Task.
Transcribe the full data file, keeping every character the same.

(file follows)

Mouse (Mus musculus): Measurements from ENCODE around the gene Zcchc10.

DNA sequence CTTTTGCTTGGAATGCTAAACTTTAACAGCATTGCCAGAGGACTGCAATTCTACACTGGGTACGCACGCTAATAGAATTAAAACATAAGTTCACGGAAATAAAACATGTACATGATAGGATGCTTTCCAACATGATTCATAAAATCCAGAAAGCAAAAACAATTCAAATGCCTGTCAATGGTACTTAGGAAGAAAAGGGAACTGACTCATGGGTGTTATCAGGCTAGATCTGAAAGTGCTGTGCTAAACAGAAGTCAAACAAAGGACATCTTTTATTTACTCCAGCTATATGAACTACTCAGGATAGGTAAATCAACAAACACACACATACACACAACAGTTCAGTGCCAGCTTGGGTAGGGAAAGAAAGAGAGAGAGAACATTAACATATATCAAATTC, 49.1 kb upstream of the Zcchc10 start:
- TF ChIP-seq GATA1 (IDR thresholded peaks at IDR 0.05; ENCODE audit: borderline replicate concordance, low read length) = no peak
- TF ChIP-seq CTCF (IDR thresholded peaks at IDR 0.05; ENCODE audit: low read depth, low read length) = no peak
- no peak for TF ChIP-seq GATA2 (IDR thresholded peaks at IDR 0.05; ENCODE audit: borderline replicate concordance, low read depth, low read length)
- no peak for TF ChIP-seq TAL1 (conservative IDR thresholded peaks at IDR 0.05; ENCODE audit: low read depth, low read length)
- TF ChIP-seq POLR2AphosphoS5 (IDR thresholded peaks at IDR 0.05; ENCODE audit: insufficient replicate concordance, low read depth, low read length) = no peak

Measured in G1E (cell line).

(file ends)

Mouse (Mus musculus): Measurements from ENCODE around the gene Zcchc10.

DNA sequence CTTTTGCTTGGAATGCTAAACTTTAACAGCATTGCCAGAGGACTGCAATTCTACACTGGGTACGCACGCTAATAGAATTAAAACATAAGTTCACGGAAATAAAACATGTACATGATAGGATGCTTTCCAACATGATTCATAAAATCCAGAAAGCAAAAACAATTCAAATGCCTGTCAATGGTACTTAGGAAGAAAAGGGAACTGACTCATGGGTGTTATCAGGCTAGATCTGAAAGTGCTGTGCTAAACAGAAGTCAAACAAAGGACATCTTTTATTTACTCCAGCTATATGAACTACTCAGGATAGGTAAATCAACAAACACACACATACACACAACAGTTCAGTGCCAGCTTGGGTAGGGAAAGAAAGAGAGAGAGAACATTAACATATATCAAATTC, 49.1 kb upstream of the Zcchc10 start:
- TF ChIP-seq GATA1 (IDR thresholded peaks at IDR 0.05; ENCODE audit: borderline replicate concordance, low read length) = no peak
- TF ChIP-seq CTCF (IDR thresholded peaks at IDR 0.05; ENCODE audit: low read depth, low read length) = no peak
- no peak for TF ChIP-seq GATA2 (IDR thresholded peaks at IDR 0.05; ENCODE audit: borderline replicate concordance, low read depth, low read length)
- no peak for TF ChIP-seq TAL1 (conservative IDR thresholded peaks at IDR 0.05; ENCODE audit: low read depth, low read length)
- TF ChIP-seq POLR2AphosphoS5 (IDR thresholded peaks at IDR 0.05; ENCODE audit: insufficient replicate concordance, low read depth, low read length) = no peak

Measured in G1E (cell line).